When I saw the exit polls predicting a hung parliament, I was quite worried, but I still clung to some kind of hope that, maybe people were lying to the polls again. When I got up in the morning, I awoke to realise that the exit polls were right. The Tories failed to win an outright majority, and thus, with only 313 seats as I’m writing this, we have entered a hung parliament. The future of my country is uncertain, and the blame for all of this lies with Theresa May. She called this election with the sole intent of strengthening her majority, and in the end she ended up weakening her’s and potentially putting Brexit at risk. As I’m writing this, the Tories are now attempting to form a coalition government with Northern Ireland’s Democratic Unionist Party (who have 10 seats), and if the Tories manage to win enough seats, this could be possible.
Of course we know why this has happened. Theresa May could have had the sweeping majority she wanted. All she had to do was not screw it up. She could have just focused on Brexit and controlling immigration, and she could have gone about making the public case for a hard Brexit scenario. Instead, she didn’t bother going on TV debates with the opposition, making her look weak. She used her overconfident position to put forward widely unpopular policies, such as fox hunting, and regulation of the Internet. She believed that the Brexit-voting public would simply default to her in order to secure Brexit, but the electorate saw right through it, and thus we have our current situation.
Labour, meanwhile, benefitted not just from a significant share of the UKIP vote, but also from a surge of young voters flocking to Labour. This election has been very good for the Marxists in the Labour Party, and I think this is primarily because the Tories wanted to police the Internet. They could have secured the young vote if they at least kept that part secret until they got elected. I also have to concede that Jeremy Corbyn ran a more positive campaign than Theresa May did. Corbyn, for all his faults, at least tried to appeal to voters, and was able to inspire a genuine following. All Theresa May had was a bunch of empty slogans. Her entire campaign was based on assuming that she had this in the bag, and the only way she could inspire people to vote was through the same old scare tactics. Whether or not she’s right about Jeremy Corbyn doesn’t change the fact that people are bored with the old politics of fear.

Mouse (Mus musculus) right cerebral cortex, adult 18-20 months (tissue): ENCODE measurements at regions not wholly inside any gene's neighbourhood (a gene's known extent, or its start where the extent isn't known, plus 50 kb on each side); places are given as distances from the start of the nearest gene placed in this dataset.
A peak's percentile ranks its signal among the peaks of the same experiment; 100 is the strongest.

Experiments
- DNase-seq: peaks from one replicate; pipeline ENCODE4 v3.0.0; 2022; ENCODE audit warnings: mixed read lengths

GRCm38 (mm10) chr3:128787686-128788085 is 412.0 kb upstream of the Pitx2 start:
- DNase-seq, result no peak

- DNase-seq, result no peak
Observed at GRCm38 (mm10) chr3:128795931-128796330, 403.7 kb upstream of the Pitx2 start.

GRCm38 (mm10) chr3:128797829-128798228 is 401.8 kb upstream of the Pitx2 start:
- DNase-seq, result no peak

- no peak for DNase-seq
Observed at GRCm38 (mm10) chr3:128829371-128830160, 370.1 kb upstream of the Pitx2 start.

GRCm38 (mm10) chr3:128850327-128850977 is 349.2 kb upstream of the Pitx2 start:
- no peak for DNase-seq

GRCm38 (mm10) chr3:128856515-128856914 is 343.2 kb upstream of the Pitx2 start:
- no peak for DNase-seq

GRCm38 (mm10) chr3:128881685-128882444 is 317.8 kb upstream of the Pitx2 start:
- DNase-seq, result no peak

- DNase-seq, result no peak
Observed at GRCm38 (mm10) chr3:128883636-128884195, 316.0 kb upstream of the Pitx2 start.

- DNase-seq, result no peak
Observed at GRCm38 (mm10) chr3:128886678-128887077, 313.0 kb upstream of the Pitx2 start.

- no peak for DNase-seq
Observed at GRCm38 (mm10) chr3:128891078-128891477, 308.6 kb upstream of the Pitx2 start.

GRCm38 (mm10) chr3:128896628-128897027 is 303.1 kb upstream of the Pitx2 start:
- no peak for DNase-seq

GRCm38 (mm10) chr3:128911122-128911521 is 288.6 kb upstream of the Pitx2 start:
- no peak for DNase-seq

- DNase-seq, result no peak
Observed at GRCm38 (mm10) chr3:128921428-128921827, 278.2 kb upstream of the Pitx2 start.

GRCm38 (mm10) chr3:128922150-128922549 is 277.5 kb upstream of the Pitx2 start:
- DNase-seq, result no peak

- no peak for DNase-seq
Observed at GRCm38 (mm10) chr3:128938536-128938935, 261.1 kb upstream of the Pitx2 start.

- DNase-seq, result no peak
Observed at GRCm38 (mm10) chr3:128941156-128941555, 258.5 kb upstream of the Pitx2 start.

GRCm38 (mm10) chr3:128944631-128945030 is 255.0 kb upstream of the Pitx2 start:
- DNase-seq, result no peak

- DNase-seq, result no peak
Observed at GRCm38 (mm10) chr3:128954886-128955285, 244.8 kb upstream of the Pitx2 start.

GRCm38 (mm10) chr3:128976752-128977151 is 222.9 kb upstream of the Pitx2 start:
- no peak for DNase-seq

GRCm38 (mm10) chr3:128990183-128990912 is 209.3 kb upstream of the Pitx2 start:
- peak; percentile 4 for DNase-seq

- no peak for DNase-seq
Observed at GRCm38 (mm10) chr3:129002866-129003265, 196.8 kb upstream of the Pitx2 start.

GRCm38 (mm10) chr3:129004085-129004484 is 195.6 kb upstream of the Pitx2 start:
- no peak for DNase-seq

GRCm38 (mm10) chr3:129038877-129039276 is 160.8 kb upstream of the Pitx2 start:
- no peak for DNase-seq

I can’t help but think that Theresa May deliberately screwed this up. If she wanted to, she could have carried this election. There’s no way she should have done this badly, so I think it’s possible that she deliberately set her campaign up to either fail to get the vote, or enter a wobbly hung parliament, so that she could abdicate her obligation to fulfil the will of the people. After all, she did campaign on the Remain side of the referendum. If there’s a chance that she might have a way out of actually delivering Brexit, I think she would take it. Then again, it could just be pure incompetence, which is unsurprising given her performance as Home Secretary.
Whatever the outcome after the election, two things are certain. First, Theresa May will not resign. She still has the most seats in Parliament, so she could try to either assemble a coalition, or continue on in a minority government, though I think that whatever she does, there will now be Tory MP’s who will turn against her, and try to undermine her in government, with the goal of possibly removing her from the Tory leadership.
Secondly, with UKIP obliterated, the SNP in decline, the Greens remaining stagnant and the Lib Dems only enjoying marginal growth, today’s election results signal a return to two-party politics. Every party has seen a decline in their share of votes except for Labour and the Conservatives. We haven’t seen a result like this since October 1974, when Labour’s Harold Wilson returned to power in a minority government. It doesn’t look likely that Jeremy Corbyn will resign, given that this is the best possible result Labour could hope for. Whenever the next election is held, the path is clear. We will be faced with the terrible decision of either electing a band of Marxist ideologues under Labour, or electing a clearly incompetent Conservative party that can’t even win a significant majority anymore. Either way, politics as usual will never be the same again.